Always Four Alternatives

Published: Wed, 02/21/24

People say some silly things, worse still, people repeat them. It used to be said that Waterloo was won on the playing fields of Eton. This idea suggested that public school sports provided a training for physical fitness, teamwork, and leadership which translated directly into military prowess on the battlefield. The only deficiency in the argument being that organised team sports as we know them today, especially football, whether played as the rugby or association games, only date back to the 1850s and the battle of Waterloo took place in 1815, so it is unlikely that anyone who fired a musket or participated in a cavalry charge against Napoleon’s forces ever kicked, or ran, with a leather ball.
By the early 20th century team sports , along with their rules, rituals, uniforms, and mass participation were a major part of popular culture in Western societies. Along with the obsession with team games came the insidious notion that war really was just a ‘game of two halves’. The first world war was really just a contest between two teams being played out over the border of Belgium and France. World war two was just a rematch. It has been a while since I heard anyone quip that the result of both wars was Britain 1 - German 0. Maybe the actual nature of war has gradually seeped into our consciousness as we see the reality of Vietnam, both Iraq wars, Bosnia, Ukraine, and Gaza.
Carl von Clausewitz, the Prussian author of the seminal text ‘On War’ stated that, rather than being a game, war was ‘politics by other means’. Politics may include democracy, leadership, negotiation, and compromise in order that people can live together and alongside each other in relative peace and harmony. And sometimes force is needed too, either to prevent an act of aggression, or to demonstrate to an oppressive regime that their tyranny is intolerable. Violence must also be tempered with diplomacy and negotiation, since, short of genocide, there will always come a point where people simply need to accommodate each other and find a way to get along.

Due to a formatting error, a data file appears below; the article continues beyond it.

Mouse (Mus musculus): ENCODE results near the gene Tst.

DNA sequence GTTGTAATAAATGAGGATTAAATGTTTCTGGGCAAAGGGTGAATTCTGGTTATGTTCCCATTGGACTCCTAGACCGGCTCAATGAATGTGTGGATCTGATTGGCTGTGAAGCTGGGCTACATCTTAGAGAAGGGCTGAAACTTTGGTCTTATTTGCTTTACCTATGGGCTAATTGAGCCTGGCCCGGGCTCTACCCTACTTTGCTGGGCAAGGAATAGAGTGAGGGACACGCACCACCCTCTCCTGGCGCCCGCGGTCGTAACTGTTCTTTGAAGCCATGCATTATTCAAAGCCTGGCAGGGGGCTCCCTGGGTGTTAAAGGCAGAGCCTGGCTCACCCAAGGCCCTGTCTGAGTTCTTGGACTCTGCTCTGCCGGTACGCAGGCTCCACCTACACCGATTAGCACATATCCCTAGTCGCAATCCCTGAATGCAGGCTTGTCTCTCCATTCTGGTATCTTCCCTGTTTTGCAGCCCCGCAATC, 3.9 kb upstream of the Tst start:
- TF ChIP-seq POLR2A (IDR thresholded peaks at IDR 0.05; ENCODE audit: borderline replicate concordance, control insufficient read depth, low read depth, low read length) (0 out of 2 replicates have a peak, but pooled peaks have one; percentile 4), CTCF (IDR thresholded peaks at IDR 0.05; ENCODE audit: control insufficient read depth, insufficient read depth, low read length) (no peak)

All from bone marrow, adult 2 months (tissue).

My belief is that all conflicts are created and resolved according to the same fundamental principles. There is no essential difference between a dispute between neighbours or within a family and a large scale conflict between nations. Most conflicts, large and small in scale, are managed, and eventually resolved without violence or too much unpleasantness. However, it is all too easy to develop fixed ideas of how conflicts should be settled, whether involving, emotional, social, legal, financial leverage, or even violence. When people do end up being hurt it is often because no one is stepping back and looking at more appropriate ways of resolving the conflict.
One of the reasons that Stav appealed to me from the beginning was the concept of the five principles. There are a great many ways of understanding the five ‘castes’ of traditional European society. However, training with these concepts in martial arts is a very good way of using and testing each level of awareness. If one approach to resolving a conflict isn’t going to work, then that is okay, there are always four alternatives, each with a different cost and benefit.
There are two seminars coming up in the next months in which I will look at using Stav principles for Self-defence. We will look at how to train each principle in a martial arts context, which will be both fun and instructive. Then we will look at how each principle is applied in the real world. My attitude to violence, particularly at a time of life when actually getting into a fight would be rather undignified, can be summed up as: If you actually need to hit someone to sort out a problem then something has gone seriously wrong. Each principle, properly understood, should enable you to manage situations without physical force. However, if you do have to go physical you had better have a plan and know why you are taking your course of action.
Each seminar will go right through from simply not being there on a Trel level to considering what is actually worth dying for in the Konge role.
Please check out the courses coming up soon
Salisbury on the 9th of March
Tickton on the 6th of April
Graham Butcher
21 Beaver Road
Beverley East Yorkshire HU17 0QN

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